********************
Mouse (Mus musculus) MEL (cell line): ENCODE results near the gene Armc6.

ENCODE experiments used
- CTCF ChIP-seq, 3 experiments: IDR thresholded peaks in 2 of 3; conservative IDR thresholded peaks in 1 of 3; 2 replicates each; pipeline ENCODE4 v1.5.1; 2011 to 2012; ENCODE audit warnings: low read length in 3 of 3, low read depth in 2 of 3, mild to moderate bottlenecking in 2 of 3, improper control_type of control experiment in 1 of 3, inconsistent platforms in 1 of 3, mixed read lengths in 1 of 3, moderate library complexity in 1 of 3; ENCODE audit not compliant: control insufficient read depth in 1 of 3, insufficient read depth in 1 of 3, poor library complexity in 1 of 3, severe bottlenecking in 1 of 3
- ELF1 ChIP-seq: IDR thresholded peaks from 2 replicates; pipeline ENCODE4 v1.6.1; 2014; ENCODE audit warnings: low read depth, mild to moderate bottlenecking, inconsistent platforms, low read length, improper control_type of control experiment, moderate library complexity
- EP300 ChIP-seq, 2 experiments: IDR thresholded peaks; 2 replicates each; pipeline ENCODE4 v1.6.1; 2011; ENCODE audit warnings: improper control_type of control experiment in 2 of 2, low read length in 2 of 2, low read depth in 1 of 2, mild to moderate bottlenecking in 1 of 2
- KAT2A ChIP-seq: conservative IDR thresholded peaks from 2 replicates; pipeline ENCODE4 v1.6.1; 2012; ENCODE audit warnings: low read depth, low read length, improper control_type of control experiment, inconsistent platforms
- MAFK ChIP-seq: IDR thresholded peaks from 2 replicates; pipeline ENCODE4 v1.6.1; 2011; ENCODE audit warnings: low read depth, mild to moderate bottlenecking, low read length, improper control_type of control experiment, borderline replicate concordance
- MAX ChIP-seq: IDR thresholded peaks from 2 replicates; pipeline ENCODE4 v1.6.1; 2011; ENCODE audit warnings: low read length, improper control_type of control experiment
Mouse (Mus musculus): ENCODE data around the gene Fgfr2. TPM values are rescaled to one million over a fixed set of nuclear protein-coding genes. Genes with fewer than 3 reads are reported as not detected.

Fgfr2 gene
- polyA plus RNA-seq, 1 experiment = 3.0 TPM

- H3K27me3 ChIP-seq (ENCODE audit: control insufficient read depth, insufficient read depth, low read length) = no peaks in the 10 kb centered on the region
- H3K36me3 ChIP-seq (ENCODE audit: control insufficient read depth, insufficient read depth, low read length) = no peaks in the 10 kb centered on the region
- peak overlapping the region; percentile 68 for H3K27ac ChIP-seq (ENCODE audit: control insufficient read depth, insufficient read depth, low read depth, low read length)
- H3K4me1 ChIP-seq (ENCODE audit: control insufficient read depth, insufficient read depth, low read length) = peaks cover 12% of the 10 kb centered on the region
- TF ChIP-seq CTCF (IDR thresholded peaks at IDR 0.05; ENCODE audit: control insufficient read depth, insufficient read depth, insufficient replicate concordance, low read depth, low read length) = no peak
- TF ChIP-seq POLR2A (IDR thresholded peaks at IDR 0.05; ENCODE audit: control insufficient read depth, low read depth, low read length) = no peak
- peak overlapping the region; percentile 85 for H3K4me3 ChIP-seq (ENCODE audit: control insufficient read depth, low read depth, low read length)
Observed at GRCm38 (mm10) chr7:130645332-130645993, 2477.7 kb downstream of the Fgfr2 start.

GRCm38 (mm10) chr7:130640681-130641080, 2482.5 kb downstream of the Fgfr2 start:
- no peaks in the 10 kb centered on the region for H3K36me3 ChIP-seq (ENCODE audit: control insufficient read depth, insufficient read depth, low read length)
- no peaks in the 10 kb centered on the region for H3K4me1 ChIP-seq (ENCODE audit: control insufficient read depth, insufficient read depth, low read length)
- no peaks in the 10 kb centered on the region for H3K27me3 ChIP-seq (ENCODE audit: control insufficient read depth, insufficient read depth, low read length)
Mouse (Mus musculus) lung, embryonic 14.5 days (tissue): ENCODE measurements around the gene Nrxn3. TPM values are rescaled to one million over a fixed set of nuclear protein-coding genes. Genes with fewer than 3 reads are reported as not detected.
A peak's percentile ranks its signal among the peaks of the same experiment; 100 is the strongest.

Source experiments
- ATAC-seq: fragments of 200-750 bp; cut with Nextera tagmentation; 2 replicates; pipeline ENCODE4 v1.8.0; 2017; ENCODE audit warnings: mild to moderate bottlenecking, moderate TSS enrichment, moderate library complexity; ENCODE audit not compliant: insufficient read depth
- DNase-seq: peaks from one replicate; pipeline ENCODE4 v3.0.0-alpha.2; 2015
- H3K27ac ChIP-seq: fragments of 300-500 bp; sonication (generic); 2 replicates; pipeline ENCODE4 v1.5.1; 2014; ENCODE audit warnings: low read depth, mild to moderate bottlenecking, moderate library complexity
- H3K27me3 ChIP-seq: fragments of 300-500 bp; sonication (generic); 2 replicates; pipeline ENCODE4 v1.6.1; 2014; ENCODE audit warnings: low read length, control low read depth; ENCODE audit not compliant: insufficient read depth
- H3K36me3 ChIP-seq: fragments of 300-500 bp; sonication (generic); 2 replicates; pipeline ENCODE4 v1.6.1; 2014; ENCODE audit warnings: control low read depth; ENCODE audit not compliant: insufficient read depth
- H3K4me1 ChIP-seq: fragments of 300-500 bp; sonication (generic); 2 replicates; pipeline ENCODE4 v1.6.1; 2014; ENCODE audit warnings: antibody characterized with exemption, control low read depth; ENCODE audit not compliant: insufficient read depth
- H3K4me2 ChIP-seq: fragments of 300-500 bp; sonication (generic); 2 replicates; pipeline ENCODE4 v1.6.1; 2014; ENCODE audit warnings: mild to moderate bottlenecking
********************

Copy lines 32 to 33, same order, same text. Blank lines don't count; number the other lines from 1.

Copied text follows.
- H3K4me1 ChIP-seq: fragments of 300-500 bp; sonication (generic); 2 replicates; pipeline ENCODE4 v1.6.1; 2014; ENCODE audit warnings: antibody characterized with exemption, control low read depth; ENCODE audit not compliant: insufficient read depth
- H3K4me2 ChIP-seq: fragments of 300-500 bp; sonication (generic); 2 replicates; pipeline ENCODE4 v1.6.1; 2014; ENCODE audit warnings: mild to moderate bottlenecking